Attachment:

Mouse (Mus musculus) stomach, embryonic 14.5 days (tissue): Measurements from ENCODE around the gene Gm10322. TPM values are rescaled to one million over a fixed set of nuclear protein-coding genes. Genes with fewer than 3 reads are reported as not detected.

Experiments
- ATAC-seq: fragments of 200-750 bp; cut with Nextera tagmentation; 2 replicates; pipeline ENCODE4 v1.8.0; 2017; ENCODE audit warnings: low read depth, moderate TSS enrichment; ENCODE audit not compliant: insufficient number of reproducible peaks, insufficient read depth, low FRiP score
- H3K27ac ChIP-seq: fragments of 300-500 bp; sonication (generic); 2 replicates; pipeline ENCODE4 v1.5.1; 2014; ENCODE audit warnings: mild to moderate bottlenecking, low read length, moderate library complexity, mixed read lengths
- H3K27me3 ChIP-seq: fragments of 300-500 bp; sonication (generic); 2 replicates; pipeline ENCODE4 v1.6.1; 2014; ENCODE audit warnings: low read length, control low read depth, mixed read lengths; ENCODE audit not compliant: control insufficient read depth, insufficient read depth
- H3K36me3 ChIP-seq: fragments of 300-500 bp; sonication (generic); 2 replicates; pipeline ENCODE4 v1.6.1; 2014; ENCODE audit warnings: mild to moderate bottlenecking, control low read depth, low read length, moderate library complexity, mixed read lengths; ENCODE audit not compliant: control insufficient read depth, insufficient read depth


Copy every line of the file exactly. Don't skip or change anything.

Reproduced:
Mouse (Mus musculus) stomach, embryonic 14.5 days (tissue): Measurements from ENCODE around the gene Gm10322. TPM values are rescaled to one million over a fixed set of nuclear protein-coding genes. Genes with fewer than 3 reads are reported as not detected.

Experiments
- ATAC-seq: fragments of 200-750 bp; cut with Nextera tagmentation; 2 replicates; pipeline ENCODE4 v1.8.0; 2017; ENCODE audit warnings: low read depth, moderate TSS enrichment; ENCODE audit not compliant: insufficient number of reproducible peaks, insufficient read depth, low FRiP score
- H3K27ac ChIP-seq: fragments of 300-500 bp; sonication (generic); 2 replicates; pipeline ENCODE4 v1.5.1; 2014; ENCODE audit warnings: mild to moderate bottlenecking, low read length, moderate library complexity, mixed read lengths
- H3K27me3 ChIP-seq: fragments of 300-500 bp; sonication (generic); 2 replicates; pipeline ENCODE4 v1.6.1; 2014; ENCODE audit warnings: low read length, control low read depth, mixed read lengths; ENCODE audit not compliant: control insufficient read depth, insufficient read depth
- H3K36me3 ChIP-seq: fragments of 300-500 bp; sonication (generic); 2 replicates; pipeline ENCODE4 v1.6.1; 2014; ENCODE audit warnings: mild to moderate bottlenecking, control low read depth, low read length, moderate library complexity, mixed read lengths; ENCODE audit not compliant: control insufficient read depth, insufficient read depth